Thursday, August 7, 2008
Medieval Baking Co-Blog Event
A few months ago my sister Jenn, author of the illustrious Per Omnia Saecula, a blog of all things medieval, asked me if I would be interested in doing a joint blog event from time to time. This would involve me baking a medieval dessert recipe, the results of which would be featured on her blog as well as mine. So today, I decided to do the first installment!!
I decided on "Shrewsbery Cakes" which I found at this site. Below is the original recipe, along with my own.
2 c. flour
4 oz. (1 c.) sugar
6 oz. (3/4 c.) butter
2 T rosewater (or vanilla extract will do)
1/2 t. nutmeg (I used half nutmeg and half cinnamon)
Combine dry ingredients. Cut in cold butter as you would do for a pie crust (this can be done very easily in a food processor using the plastic dough blade). Add the vanilla and pulse to combine. It will look like pea-sized crumbly ballies. Then, you'll need to work it the rest of the way with your hands until a dough forms. Roll out between two sheets of parchment to 1/8-1/4 in. thick. Cut with a round cutter ca. 3 in. in diameter, and bake on parchment at 325 15-20 min., until done, but not browned.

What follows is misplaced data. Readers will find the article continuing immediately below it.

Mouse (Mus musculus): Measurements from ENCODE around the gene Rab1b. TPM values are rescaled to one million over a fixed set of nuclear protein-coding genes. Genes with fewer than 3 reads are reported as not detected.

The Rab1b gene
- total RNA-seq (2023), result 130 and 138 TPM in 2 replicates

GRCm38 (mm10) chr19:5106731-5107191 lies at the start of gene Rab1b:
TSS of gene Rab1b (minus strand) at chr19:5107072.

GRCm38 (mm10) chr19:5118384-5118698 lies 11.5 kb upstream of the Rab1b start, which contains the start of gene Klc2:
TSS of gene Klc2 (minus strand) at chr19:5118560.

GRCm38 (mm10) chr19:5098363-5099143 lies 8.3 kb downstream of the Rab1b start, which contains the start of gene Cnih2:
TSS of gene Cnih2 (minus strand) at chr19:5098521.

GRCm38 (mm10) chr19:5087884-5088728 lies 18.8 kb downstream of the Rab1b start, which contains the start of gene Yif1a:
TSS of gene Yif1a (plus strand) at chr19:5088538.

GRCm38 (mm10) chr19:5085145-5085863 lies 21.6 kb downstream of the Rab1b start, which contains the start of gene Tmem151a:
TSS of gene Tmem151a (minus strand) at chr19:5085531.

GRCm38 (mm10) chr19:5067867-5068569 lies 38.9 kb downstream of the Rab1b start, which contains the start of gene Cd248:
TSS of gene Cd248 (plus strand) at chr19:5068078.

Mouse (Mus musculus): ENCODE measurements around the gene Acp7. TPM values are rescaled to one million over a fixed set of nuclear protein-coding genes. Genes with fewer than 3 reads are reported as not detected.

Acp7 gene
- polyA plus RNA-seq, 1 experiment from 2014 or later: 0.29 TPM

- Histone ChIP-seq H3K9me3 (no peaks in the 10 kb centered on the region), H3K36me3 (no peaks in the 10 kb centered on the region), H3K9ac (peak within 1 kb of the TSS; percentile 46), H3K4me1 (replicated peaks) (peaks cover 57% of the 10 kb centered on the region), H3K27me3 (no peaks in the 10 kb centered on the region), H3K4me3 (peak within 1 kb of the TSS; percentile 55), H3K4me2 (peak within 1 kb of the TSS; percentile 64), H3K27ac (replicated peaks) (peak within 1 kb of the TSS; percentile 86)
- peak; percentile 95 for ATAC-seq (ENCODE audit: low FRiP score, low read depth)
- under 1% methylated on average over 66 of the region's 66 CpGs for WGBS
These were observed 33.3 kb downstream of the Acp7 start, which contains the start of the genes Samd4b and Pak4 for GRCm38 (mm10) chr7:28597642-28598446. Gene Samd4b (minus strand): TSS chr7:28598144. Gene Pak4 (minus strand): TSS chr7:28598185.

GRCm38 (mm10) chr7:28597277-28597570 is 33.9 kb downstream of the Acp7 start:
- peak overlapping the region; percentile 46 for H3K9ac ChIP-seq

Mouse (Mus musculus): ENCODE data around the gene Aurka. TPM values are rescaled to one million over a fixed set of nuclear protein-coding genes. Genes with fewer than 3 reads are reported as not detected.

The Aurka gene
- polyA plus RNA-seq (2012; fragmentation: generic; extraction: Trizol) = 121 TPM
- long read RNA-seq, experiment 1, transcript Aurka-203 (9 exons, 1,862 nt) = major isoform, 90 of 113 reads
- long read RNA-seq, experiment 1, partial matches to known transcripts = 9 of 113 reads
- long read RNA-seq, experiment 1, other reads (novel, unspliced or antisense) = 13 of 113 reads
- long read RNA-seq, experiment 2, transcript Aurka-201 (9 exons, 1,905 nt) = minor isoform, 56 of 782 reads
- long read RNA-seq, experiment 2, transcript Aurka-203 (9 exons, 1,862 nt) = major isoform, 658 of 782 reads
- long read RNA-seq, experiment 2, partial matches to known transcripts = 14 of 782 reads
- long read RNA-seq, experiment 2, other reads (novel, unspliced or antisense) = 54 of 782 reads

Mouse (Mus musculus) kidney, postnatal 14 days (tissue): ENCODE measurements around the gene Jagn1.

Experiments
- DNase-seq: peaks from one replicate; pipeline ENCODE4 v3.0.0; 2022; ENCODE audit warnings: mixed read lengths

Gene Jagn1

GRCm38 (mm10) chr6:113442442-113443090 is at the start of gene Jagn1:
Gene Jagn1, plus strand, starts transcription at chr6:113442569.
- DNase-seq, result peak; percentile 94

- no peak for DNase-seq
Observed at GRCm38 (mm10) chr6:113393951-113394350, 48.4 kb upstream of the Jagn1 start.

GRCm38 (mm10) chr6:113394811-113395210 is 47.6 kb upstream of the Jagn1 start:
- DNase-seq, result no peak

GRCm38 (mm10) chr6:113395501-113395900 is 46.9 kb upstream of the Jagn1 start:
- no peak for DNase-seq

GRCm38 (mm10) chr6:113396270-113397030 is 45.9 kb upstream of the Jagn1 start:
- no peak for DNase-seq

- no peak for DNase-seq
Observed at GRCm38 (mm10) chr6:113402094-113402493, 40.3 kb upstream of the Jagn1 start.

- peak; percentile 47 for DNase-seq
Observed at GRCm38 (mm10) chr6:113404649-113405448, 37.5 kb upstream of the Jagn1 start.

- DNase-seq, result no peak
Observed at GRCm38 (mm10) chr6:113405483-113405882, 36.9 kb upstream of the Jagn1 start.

These "cakes" are really cookies. From what I read on the subject, in the period, they didn't have "cookies" as we call them. And there was no baking soda or powder either, so rising is minimal here. But, I'm not the medievalist here, for more info on that, go to Jenn's blog. She's the medieval scholar, I'm the hungry baker. These were very thin and chewy, and had a nice simple flavor from the cinnamon and nutmeg.
To see the recipe in its original medievally format, more pictures and the little story I created about the Sweet-Toothed Asp, make sure to visit Jennifer's site!!!